Newtonian Physics is something most people take back in high school or chose to skip and do something else in it's place. Why would it be useful to take it now that they are in college when it may not even apply to their major?
Newtonian Physics basically helps us describe even the most simplest phenomena in our world. Not only does it help us understand things like why we see a firework before we hear it, but it also demonstrates a lot of the math that we would otherwise think came out of thin air. Subjects like calculus and differential equations all start to make sense because they were created to help solve complex physics problems, whether the mathematicians want to admit it or not.
Most of the time Fluid Mechanics is a Course you have to end up taking with harder courses like Dynamics and Differential Equations. A question I've gotten multiple times is, should I focus on fluid mechanics more or less than my other classes?
My answer is that you should try to make time to do all your classes but if you're serious about becoming an engineer, Fluid mechanics is one of the most important parts of the curriculum. You can basically relate it to every field of engineering some way or another and yes, it is a course that's going to kick you in the teeth but you have to keep fighting and keep studying to get through it and eventually, you will learn how to appreciate it.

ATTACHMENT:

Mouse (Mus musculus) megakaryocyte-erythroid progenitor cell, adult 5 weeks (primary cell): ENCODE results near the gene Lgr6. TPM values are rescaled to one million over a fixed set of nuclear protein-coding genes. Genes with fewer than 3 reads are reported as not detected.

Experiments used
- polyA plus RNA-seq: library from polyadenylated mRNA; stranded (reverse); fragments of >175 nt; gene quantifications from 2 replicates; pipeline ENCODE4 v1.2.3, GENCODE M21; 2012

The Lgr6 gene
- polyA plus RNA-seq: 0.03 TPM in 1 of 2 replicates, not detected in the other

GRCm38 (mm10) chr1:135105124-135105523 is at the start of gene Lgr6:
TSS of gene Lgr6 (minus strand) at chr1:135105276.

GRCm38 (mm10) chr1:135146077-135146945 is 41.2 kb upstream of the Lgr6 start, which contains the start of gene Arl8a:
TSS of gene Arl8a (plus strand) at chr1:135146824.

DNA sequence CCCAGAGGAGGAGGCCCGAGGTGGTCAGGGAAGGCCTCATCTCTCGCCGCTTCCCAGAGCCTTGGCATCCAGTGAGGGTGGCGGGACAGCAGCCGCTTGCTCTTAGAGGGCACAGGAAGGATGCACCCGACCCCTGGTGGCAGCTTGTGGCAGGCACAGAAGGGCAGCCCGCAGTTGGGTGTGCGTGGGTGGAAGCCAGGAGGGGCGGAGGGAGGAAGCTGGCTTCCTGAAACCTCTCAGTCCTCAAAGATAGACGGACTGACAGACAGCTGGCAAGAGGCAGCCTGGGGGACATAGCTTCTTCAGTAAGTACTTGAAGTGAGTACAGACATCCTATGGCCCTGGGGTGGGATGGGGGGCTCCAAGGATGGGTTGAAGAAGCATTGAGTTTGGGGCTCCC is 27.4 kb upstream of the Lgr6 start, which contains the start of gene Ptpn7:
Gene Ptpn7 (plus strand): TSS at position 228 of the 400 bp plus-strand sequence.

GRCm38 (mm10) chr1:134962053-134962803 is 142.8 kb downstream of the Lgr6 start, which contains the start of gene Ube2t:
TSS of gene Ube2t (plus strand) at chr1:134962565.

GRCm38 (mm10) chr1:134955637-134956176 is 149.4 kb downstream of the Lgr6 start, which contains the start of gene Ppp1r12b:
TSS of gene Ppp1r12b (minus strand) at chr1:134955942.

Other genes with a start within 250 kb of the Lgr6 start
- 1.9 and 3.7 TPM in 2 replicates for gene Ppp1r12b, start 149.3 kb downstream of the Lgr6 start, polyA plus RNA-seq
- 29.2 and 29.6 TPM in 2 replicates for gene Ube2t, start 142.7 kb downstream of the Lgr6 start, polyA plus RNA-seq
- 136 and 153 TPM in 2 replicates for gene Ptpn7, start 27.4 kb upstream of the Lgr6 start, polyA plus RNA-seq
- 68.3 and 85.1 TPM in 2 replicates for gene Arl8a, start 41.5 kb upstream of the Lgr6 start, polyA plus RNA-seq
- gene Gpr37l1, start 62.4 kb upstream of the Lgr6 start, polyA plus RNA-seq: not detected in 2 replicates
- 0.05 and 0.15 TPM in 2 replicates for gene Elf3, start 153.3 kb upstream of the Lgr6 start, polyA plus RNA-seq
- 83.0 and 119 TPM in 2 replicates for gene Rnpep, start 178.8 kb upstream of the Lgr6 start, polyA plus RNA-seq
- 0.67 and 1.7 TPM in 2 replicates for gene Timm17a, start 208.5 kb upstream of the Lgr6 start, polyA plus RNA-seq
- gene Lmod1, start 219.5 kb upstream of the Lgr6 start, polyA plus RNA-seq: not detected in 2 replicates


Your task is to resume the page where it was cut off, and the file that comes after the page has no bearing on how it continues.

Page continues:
Mechanical Engineering is a very broad subject. How do you measure just how much you've actually learned and is it possible to learn everything.
This is a question that I often get from younger family members who are thinking about going to college to be an engineer but have heard that it is a difficult subject to study. What I always tell them is that Mechanical Engineering isn't about memorizing things like the laws of thermodynamics and Bernoulli's Equation; it's about learning how to problem solve. There is absolutely no way that you can possibly remember everything from every class as the semesters go on. Yes there are basics that you have to master but the real trick is learning how to research and develop answers to the worlds problems, all from starting from scratch.